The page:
Maybe Facebook thought someone who posts pictures in his online photo album of himself playing naked beer pong didn't have a problem with privacy and wouldn't mind broadcasting anything he bought from site advertisers to everybody on his friends list.
If so, it misjudged its audience and missed the point that even though users are putting their entire lives up for public viewing, they still want to be the ones controlling what gets posted. The Beacon application took that control away from them.
That's the lesson many of us in the email industry have learned over the last 10 years, and the one Facebook, other social networks and all online marketers must take to heart if they don't want to incur similar user revolts.
I've also noticed a lot of snickering coming from within the email industry. That tells me they're missing the point behind what caused the whole Facebook-privacy dust-up: Not everyone in the email industry has yet hopped on the permission and customer control train, either.
At the recent Email Insider Summit, we heard from marketers complaining about deliverability challenges and that opt-in, double opt-in and unchecked boxes made their business models difficult. I'm not going to tell people how to run their businesses -- except to say, that in the online world, customers and the digital ecosystem do a pretty good job of telling you when your model or practices are acceptable or not.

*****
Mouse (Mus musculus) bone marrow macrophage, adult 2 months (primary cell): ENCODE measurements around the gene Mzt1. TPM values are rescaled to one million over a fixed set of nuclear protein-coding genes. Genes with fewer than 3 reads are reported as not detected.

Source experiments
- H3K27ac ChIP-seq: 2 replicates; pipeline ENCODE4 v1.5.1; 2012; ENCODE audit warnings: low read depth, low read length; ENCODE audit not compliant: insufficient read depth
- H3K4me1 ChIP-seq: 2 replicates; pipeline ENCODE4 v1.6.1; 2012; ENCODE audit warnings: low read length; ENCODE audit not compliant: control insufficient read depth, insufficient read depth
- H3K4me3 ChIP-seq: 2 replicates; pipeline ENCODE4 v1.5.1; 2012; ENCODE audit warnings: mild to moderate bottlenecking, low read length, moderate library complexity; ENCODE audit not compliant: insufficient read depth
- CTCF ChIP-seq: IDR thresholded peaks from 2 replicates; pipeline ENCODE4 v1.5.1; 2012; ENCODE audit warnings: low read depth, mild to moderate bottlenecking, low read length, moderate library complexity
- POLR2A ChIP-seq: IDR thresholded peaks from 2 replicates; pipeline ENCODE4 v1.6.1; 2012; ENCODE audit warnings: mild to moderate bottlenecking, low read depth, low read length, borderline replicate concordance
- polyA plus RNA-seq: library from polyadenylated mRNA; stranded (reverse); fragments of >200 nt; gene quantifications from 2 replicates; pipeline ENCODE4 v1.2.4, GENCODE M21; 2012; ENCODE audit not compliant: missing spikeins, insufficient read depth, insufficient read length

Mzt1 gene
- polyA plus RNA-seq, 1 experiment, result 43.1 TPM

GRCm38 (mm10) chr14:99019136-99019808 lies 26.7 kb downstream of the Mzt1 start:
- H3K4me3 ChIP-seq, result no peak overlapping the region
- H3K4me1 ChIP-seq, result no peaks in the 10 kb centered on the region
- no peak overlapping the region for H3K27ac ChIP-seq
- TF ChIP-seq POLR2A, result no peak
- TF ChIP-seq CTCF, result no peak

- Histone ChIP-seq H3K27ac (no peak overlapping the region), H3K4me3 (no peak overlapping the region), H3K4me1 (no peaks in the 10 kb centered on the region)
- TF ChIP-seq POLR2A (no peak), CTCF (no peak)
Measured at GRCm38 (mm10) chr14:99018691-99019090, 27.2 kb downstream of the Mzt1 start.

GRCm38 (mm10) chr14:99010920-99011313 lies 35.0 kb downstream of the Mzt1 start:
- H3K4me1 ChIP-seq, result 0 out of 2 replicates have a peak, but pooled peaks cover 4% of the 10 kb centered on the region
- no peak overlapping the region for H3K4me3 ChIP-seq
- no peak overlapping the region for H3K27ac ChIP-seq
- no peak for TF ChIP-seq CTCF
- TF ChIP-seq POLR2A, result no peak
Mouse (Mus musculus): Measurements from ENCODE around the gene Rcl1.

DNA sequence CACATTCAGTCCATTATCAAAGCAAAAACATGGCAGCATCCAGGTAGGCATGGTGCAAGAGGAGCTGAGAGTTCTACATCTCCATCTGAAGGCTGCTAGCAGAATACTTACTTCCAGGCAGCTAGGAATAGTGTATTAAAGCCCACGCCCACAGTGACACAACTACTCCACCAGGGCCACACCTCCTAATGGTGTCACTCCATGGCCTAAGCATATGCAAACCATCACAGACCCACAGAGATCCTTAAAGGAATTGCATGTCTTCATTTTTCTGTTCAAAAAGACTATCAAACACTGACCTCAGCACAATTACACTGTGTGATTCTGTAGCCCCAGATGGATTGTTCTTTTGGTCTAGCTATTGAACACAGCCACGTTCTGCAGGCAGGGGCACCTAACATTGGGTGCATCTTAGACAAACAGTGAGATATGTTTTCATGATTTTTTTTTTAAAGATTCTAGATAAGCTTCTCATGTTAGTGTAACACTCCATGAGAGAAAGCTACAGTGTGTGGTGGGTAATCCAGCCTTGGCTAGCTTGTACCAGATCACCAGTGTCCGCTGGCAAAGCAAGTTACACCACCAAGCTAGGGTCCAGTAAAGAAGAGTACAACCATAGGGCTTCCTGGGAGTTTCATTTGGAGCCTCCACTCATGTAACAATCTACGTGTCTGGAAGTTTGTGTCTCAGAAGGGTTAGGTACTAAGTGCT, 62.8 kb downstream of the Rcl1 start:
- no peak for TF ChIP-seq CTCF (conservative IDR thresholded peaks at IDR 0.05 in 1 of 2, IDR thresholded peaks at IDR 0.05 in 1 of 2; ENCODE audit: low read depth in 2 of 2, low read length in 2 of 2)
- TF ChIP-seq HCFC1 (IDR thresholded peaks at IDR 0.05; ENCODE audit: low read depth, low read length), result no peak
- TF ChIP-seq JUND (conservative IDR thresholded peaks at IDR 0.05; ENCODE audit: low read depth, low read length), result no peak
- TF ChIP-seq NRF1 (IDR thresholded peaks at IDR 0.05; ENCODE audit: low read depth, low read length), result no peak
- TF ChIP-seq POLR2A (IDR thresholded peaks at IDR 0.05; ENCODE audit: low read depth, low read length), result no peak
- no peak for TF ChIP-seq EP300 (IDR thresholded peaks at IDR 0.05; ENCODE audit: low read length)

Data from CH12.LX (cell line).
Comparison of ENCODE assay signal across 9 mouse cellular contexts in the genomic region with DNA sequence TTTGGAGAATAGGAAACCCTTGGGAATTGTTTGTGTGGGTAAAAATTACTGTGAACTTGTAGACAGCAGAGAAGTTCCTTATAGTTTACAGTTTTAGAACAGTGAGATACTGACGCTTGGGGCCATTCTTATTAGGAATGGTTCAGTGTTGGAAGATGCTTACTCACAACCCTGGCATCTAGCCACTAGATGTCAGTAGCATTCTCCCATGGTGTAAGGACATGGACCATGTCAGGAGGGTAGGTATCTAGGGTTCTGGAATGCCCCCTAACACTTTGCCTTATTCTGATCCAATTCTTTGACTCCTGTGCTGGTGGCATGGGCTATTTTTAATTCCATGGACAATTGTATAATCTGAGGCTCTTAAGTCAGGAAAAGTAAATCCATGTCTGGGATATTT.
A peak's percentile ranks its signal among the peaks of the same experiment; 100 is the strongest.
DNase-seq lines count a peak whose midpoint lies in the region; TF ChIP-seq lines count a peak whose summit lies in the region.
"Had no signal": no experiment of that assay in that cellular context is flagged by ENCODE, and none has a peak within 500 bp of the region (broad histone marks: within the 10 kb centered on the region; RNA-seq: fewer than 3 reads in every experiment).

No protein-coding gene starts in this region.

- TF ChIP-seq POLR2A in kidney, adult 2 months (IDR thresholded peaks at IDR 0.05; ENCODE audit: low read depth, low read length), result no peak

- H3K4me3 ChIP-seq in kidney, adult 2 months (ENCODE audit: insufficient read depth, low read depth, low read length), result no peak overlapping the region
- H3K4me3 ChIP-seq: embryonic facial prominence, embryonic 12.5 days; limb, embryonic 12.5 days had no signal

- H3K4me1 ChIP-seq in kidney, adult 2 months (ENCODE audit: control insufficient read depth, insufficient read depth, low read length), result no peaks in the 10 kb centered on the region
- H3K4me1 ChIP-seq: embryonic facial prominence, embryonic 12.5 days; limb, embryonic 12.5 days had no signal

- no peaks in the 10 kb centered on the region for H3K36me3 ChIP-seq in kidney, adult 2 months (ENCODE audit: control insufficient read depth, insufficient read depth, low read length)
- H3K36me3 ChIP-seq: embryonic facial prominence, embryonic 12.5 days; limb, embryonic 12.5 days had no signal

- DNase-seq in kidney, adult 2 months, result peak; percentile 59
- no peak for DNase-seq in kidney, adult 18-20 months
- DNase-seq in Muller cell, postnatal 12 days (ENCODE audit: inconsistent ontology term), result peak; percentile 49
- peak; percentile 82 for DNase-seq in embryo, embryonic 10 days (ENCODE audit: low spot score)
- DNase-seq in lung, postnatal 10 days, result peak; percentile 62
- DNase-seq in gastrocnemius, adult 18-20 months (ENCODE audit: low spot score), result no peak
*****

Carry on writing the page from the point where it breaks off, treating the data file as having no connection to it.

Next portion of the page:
After all, marketers who ran roughshod over their customers in the early days of email marketing, not understanding that customers view their email addresses much differently from their postal addresses, bequeathed a nightmare of spam filters and the dreaded "report as spam" button, now found in almost every email client, desktop to Web.
We learned tough lessons about privacy, permission and tolerance from those years and used that knowledge to move email marketing from a channel looking to find itself, to the forefront of direct marketing channels.
No matter which channel we as online marketers are operating in, whether it's on the Web, in email, in a virtual world or in a social network, we have to remember that our users are the ones who are in charge now. Privacy is an animal that has grown big teeth, and it will bite, hard and in public, when we trample on it.
One final thought: Facebook not only changed its policy on Beacon, it also announced the decision in public recently. Are you that upfront about your own policy changes? Privacy -- and transparency -- do matter.